I have to agree with Thad Hall’s posting on California’s switch to paper ballots.
Residual (under and over) voting rates are highest on “paper” balloting systems. It will be an interesting research question (one which I hope to be positioned to answer, subject to funding) if “absentee” paper balloters show higher residual voting rates than “day of election” paper balloters. And, from a research perspective, California provides me the perfect opportunity to demonstrate lower residual voting rates on DREs, since the DREs will be in operation–albeit only for disabled voters–in the same precincts.
Thad noted the ultimate “cool” outcome for political scientists (warning to elections officials: when someone like Thad says something is “cool”, it probably means there will almost certainly be voting anomalies for us to study)–but he failed to notice another “cool” requirement.
The DRE paper records will have to be 100% manually recounted–but not the paper ballots! But what happens when, with almost 100% certainty, some of those “recounts” don’t match the DRE total? Will you believe the human-based manual recount or the machine total? Will you re-run the count? Re-print the output?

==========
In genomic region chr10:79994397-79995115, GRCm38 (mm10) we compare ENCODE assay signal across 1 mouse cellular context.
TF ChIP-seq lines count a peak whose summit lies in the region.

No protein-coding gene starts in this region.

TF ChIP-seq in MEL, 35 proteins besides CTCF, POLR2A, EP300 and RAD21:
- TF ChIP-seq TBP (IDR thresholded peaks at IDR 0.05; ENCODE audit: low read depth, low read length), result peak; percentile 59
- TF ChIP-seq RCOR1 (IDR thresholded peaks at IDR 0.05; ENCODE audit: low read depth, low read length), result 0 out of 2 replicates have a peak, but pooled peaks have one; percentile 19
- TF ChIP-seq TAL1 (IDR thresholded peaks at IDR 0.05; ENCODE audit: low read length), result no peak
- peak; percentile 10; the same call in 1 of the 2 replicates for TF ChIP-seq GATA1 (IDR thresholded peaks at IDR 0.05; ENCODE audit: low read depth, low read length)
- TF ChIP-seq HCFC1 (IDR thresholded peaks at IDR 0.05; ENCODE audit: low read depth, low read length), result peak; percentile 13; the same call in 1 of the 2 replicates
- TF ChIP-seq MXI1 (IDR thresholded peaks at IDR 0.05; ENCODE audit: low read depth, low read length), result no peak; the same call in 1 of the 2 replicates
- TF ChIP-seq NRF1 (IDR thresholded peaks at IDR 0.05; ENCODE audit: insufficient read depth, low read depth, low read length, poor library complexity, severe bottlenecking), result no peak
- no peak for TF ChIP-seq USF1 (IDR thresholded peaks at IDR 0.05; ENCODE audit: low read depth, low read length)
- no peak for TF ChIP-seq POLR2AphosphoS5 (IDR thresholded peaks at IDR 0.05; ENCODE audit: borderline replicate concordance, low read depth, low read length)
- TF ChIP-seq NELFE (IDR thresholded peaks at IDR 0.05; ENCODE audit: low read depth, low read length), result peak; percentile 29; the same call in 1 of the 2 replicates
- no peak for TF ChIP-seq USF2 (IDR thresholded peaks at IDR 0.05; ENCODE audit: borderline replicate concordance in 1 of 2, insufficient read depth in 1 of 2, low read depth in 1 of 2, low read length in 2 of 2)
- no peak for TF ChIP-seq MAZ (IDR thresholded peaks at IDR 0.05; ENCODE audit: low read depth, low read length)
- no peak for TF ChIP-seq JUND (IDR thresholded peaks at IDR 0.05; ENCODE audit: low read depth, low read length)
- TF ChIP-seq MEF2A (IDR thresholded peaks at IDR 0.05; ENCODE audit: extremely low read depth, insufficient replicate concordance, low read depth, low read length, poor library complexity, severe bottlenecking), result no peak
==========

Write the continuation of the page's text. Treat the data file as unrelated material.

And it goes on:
What I’m less sure about Thad’s claim that the institutional format–the absentee ballot–causes lower confidence among these voters. Perhaps they choose absentee balloting because they have lower confidence in elections overall, but the most confidence in the absentee ballot. Or maybe it is something else about those voters that make them less confident. (I suspect a paper draft is soon to be winging my way.)